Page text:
This morning I had a chance to get more use out of the Perer 35mm lens. Here’s a picture of it, mounted on my Leica M9, taken with my iPhone.
Lovely sunrise light this morning taken out my window with the Perer 35 and my M9:
NEW YORK, NEW YORK – I’m writing a page on my equipment which I will illustrate with my photos. My pictures of my Alpa TC and Alpa Max, posted on August 9 and August 17, should do for those cameras. I decided to shoot my Leica M9 today, Here it is photographed with my Panasonic GH2 – I’ll be using these images in the the description of my equipment that I’m presently working on. The lens on the camera, by the way, is the pre-asph 35mm Summicron – called the “bokeh king” because of the creamy quality of the out of focus portions of images taken with it. It’s also really compact.
I’be put a Thumbs Up faux rewind lever on the camera – it balances much bette if there is something to catch your thumb on as you hold it. Note also the wear on the edge of the end of the camera. The finish is black paint over brass – “bronzing” on the edges of the camera are considered a mark of honor in the Leica world.
By the way as I was working on the description of the long list of cameras that I’ve owned it seemed to me that it’s odd that I don’t have a film Leica, so I bid on a two-strokr M3 on ebay today. I’ve got some film in the freezer in Connecticut and know a guy here in New York who develops it, and I have a couple of scanners. We’ll se what happens.
On this day last year: Nairobi This is the start of last year’s Africa trip – for the next two weeks “on this day last year” is actually of interest.
NEW YORK NEW YORK – So what’s so technical about a “technical camera”. Here’s a link to last week’s post on my Alpa TC but it just looks unwieldy and it lacks a lot of things (autos focus and automatic exposure) that we take for granted on a pocket point and shoot.
First, what’s so technical about these things? Well last week’s Alpa TC is actually the little brother of the Alpa Max, a camera that permits the back and lens to be shifted relative to each other, and permits the lens to be titled relative to the plane of the sensor with longer focal length lenses. The ability to shift the lens upward to look up while keeping the camera level permits great flexibility in composition while keeping vertical lines properly parallel (if you tilt the camera up they appear to converge). Of course once you move into shifts you are committed to working on a tripod. In my setup composition is done through live view on the IQ 180’s lcd panel (live view is common in consumer cameras but for technical reasons is hard to implement in medium format digital backs). Working with the Alpa Max is fully the digital equivalent of working with a view camera and 4 x 5 film (the debate on the “quality” of film vs. digital ended a long time ago – on a resolution basis the IQ 180 is fully comparable to r=legacy 8 x 10 film, but the look is different).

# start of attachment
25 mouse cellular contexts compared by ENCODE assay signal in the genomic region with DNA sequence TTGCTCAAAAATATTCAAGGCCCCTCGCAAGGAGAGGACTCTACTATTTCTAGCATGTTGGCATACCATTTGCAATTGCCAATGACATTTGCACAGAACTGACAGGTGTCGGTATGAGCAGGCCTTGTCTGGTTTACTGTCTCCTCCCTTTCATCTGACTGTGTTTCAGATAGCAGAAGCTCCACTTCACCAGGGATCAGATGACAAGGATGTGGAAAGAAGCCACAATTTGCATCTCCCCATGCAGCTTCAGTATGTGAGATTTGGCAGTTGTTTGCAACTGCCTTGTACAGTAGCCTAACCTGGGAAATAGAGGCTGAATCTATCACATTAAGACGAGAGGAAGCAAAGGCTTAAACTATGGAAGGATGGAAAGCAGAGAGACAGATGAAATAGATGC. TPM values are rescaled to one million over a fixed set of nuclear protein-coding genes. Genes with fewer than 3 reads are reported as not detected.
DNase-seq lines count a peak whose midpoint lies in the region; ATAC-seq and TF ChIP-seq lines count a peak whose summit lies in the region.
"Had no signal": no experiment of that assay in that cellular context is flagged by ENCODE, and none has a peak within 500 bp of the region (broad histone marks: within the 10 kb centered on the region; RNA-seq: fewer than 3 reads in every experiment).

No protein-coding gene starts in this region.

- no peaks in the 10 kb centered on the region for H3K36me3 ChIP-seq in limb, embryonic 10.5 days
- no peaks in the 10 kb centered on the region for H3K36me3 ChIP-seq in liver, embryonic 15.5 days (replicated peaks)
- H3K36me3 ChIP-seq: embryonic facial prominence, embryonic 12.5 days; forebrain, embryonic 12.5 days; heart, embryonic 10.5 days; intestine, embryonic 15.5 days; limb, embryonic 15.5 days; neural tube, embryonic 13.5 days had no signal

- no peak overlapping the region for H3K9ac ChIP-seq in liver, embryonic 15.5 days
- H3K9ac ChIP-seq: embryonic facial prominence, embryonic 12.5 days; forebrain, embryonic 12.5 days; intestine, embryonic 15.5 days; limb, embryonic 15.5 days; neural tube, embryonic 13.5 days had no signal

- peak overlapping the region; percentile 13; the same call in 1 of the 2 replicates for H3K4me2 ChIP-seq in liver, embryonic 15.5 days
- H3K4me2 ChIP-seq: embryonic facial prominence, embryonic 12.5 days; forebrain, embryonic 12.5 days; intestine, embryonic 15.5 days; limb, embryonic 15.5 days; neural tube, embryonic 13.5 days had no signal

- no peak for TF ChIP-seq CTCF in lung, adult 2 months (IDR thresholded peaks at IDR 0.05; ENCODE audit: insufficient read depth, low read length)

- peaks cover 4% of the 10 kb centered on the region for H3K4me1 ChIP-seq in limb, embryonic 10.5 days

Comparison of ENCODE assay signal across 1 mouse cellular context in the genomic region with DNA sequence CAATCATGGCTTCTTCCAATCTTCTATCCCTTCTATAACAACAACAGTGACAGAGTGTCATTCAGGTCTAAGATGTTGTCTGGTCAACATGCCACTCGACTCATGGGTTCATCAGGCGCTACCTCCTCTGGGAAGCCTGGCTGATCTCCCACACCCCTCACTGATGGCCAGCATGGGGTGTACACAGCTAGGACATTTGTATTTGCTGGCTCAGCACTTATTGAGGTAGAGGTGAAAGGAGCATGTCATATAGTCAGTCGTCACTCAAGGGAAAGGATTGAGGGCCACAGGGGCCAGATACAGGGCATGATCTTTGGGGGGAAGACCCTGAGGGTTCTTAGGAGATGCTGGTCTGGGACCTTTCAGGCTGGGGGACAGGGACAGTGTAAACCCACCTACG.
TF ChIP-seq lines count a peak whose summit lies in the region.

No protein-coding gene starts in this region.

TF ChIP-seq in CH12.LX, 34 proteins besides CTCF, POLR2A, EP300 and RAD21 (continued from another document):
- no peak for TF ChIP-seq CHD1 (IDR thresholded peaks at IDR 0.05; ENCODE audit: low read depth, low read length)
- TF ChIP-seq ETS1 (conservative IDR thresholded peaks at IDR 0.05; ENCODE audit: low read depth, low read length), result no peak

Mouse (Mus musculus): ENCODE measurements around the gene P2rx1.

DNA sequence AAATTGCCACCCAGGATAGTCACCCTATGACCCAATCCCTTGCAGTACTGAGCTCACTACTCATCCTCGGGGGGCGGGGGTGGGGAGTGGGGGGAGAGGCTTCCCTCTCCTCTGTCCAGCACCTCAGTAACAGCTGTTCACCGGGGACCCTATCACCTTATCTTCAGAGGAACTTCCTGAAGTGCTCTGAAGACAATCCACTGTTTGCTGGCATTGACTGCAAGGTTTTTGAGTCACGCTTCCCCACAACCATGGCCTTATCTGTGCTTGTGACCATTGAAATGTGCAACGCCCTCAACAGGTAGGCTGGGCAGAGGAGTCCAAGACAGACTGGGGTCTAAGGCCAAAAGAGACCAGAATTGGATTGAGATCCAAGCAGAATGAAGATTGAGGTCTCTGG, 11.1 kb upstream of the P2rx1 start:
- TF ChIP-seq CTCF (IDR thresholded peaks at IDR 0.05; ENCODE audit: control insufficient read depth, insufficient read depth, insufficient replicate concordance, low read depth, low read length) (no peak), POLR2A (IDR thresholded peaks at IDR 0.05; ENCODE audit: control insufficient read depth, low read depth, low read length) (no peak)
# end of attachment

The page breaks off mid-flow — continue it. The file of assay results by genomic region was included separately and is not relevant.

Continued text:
Here’s the Max with the lens shifted upward relative to the back:
This setup (the tripod and the need to fiddle with a complex camera) forces one to work slowly. It leads to consciously “composed” work. Some of my best work is actually shot off-hand and intuitively. The challenge for me in working with a large camera is to keep the images interesting (getting them to be perfect is not that hard). The following capture with the Max has the character of thousands of other images captured with similar equipment. This bothers me a bit, but I suppose it shouldn’t – it’s really no different that the millions of “mom and pop at the beach” snapshots that all look the same except for who mom and pop are.
I’ve included a grayscale conversion of this image that further emphasizes how this method of capturing images nudges you in the direction of traditional landscape.
On this day last year: A travel day. A travel day last year, on our way to Nairobi and a date with some wildlife.
NEW YORK, NEW YORK – You’re probably wondering what this camera, this Alpa TC thing, is. The Alpa is a modular Swiss “technical camera” designed to work with a medium format digital back. Here’s link to the Alpa website. This is exotic stuff – you won’t find it in the B&H cataloque. The digital back that I use is a Phase One IQ 180. Ditto on not finding it at B&H. Using myself a a model I photographed the Alpa to show you what it looks like. It weighs about four pounds. The concept was to assemble an updated digital camera with functionality similar to the Hasselblad Superwide C – one of my all time favorite film cameras.
Today’s images were take with my Panasonic GH2. It’s the Alpa TC with the Phase One IQ 180 back and a 35mm Schneider Digitar XL lens.
On this day last year: Mocoto, a fabulous local restaurant in the outlying suburbs of Sao Paolo.